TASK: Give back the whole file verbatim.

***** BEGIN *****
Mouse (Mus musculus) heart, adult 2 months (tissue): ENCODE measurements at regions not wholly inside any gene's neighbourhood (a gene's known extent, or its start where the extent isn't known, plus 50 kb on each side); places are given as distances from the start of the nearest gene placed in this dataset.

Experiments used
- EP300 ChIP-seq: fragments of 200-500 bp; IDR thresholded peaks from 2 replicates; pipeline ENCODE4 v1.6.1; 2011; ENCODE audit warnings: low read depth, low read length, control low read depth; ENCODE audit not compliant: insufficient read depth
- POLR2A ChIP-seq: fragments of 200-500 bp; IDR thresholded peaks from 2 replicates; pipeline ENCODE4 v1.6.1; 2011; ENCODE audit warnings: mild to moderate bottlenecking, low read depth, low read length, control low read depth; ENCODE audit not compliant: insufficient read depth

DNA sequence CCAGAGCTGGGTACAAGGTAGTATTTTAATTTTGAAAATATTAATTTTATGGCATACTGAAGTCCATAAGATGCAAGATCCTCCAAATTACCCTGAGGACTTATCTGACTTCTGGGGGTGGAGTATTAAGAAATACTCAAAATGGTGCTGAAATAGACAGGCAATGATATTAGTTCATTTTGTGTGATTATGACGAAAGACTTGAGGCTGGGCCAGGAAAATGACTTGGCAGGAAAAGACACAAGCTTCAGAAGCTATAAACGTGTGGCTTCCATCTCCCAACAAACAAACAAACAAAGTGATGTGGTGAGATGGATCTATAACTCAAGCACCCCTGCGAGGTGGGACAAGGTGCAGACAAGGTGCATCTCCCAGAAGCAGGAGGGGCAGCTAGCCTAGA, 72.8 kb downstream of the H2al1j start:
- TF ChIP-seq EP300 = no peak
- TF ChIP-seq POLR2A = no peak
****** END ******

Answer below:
Mouse (Mus musculus) heart, adult 2 months (tissue): ENCODE measurements at regions not wholly inside any gene's neighbourhood (a gene's known extent, or its start where the extent isn't known, plus 50 kb on each side); places are given as distances from the start of the nearest gene placed in this dataset.

Experiments used
- EP300 ChIP-seq: fragments of 200-500 bp; IDR thresholded peaks from 2 replicates; pipeline ENCODE4 v1.6.1; 2011; ENCODE audit warnings: low read depth, low read length, control low read depth; ENCODE audit not compliant: insufficient read depth
- POLR2A ChIP-seq: fragments of 200-500 bp; IDR thresholded peaks from 2 replicates; pipeline ENCODE4 v1.6.1; 2011; ENCODE audit warnings: mild to moderate bottlenecking, low read depth, low read length, control low read depth; ENCODE audit not compliant: insufficient read depth

DNA sequence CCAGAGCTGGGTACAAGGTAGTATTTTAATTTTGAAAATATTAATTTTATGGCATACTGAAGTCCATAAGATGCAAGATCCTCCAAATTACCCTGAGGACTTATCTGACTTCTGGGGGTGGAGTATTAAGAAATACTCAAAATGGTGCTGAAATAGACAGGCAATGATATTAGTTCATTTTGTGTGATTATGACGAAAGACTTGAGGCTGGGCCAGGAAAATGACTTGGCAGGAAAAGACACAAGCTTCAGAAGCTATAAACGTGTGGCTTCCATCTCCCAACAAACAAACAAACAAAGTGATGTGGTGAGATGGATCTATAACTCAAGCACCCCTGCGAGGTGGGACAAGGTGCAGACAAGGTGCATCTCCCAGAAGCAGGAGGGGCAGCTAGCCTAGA, 72.8 kb downstream of the H2al1j start:
- TF ChIP-seq EP300 = no peak
- TF ChIP-seq POLR2A = no peak